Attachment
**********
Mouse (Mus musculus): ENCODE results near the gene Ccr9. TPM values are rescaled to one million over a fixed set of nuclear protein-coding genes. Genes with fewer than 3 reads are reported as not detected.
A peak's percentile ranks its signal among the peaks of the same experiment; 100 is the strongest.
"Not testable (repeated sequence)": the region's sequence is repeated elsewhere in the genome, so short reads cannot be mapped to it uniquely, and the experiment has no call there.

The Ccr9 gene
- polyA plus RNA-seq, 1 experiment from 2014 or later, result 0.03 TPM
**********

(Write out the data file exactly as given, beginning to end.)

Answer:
Mouse (Mus musculus): ENCODE results near the gene Ccr9. TPM values are rescaled to one million over a fixed set of nuclear protein-coding genes. Genes with fewer than 3 reads are reported as not detected.
A peak's percentile ranks its signal among the peaks of the same experiment; 100 is the strongest.
"Not testable (repeated sequence)": the region's sequence is repeated elsewhere in the genome, so short reads cannot be mapped to it uniquely, and the experiment has no call there.

The Ccr9 gene
- polyA plus RNA-seq, 1 experiment from 2014 or later, result 0.03 TPM